For capital items claimed, you’ll need to show the inspector:
- evidence of when you purchased and where you installed them - to check this happened during your agreement period
- invoices, receipts and bank records relevant to buying items - to check you paid for them before you submitted your claim
The inspector will:
- walk the land you have under agreement
- record observations to check you’re managing the options as specified in your agreement
- take measurements using GPS devices or a tape measure for small lengths of options
- take photographs to support their observations
The inspector will discuss their measurements with you:
- when they take them, if you go with them
- at the end of the visit, during the review of their observations
Checking capital items
The inspector will check capital items are to specification and in appropriate locations.
Besides checks made before payment, some capital items have an ‘ex-post’ obligation. This means the inspector has to check:
- you still own these items
- you’re using them for the purposes for which you were awarded funding
Your agreement will give the number of years these items must be maintained for.
Review of inspector’s findings
At the end of the inspection the inspector will review their findings with you to make sure they’re accurate. The inspector will do this at the end of their visit or arrange a convenient time for a telephone call. It’s important you attend the review.
The review covers:
- differences between your agreement requirements and what the inspector found during the inspection
- any mapping updates needed to the Rural Payments service, such as changes in boundaries or undeclared ineligible features
- any cross compliance breaches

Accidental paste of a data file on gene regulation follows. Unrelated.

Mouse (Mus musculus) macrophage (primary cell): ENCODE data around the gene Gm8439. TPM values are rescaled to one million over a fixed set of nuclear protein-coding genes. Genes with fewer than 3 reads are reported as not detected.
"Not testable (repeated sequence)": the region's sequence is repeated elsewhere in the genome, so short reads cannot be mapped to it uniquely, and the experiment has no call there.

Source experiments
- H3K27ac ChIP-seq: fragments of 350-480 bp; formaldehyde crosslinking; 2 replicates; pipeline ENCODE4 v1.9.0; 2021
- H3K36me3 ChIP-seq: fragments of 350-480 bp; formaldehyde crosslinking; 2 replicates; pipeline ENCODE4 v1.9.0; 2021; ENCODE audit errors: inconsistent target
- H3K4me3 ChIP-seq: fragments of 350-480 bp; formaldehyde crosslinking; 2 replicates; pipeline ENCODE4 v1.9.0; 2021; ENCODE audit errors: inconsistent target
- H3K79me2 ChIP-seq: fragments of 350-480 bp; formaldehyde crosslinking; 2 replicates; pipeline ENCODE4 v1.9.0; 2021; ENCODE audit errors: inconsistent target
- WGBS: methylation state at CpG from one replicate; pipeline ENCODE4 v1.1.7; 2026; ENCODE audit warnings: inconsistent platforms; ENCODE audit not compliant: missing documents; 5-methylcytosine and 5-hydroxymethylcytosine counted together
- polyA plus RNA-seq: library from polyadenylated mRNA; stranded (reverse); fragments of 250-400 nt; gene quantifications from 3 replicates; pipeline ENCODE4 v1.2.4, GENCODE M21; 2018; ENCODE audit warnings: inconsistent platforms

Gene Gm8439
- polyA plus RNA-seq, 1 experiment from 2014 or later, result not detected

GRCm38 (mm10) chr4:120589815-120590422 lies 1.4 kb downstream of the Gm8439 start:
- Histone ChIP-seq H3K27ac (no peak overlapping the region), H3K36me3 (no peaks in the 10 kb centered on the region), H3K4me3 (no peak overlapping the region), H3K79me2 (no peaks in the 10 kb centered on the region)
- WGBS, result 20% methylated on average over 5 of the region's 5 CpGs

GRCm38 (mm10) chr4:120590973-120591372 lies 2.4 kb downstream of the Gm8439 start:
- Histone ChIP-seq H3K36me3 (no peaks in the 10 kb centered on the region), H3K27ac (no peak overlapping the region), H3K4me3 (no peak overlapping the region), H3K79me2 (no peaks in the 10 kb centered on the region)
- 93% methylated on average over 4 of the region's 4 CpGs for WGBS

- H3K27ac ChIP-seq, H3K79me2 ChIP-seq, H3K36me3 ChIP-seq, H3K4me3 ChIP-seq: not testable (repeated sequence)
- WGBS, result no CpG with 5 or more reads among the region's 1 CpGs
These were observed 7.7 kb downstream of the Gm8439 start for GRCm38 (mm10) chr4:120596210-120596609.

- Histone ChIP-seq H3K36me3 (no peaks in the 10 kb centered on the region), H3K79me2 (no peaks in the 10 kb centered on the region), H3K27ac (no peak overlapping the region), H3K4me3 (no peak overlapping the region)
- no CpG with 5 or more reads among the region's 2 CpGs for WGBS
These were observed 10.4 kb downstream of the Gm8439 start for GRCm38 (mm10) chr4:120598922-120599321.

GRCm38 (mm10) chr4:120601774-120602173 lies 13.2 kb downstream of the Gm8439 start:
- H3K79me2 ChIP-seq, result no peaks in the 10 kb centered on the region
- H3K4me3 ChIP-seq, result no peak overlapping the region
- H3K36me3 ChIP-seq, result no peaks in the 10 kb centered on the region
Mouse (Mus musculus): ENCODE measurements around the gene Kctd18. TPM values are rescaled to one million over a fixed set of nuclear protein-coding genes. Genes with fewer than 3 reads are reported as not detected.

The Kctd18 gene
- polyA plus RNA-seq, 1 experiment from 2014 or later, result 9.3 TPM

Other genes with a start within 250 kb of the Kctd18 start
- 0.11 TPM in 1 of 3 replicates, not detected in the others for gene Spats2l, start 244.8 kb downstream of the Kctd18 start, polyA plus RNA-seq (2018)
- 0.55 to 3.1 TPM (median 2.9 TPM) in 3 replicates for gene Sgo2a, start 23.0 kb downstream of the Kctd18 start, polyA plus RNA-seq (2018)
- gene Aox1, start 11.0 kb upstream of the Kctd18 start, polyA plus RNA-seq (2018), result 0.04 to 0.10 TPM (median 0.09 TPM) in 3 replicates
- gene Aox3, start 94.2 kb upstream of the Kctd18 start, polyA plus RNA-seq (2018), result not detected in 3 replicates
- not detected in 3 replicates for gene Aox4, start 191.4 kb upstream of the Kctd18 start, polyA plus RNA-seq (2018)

If you’re concerned about any of the inspector’s findings:
- they may be able to go back to the feature with you to explain their observations
- you have the opportunity to discuss them
- you can record concerns or comments on the inspection report form
The inspector cannot discuss the effect of their observations on your agreement or claims.
Follow up visit
An RPA Inspector may visit again to check seasonal options that could not be seen during the first inspection.
RPA will send you a copy of the inspector’s report once they’ve completed any mapping changes needed to the Rural Payments service.
RPA will write to you to confirm the final outcome once they’ve considered the inspector’s report.
The outcome may include:
- encouraging you to adopt different management practices to help meet your agreement’s requirements
- a reduction to your payment
- a penalty if you have not complied with the terms of your agreement
You should not try to draw any conclusions about the outcome of the inspection before you receive it.
You may have to repay all or part of a grant you’ve already received. RPA will explain the reasons for recovering some of your payment.
Your inspection may result in changes to other land-based payments you claim, such as the Basic Payment Scheme, forestry and other agri-environment schemes.
RPA aims to complete the inspection quickly so that they can make your balance payment for the year.
For queries about managing your CS or ES agreement:
Helpline 03000 200 301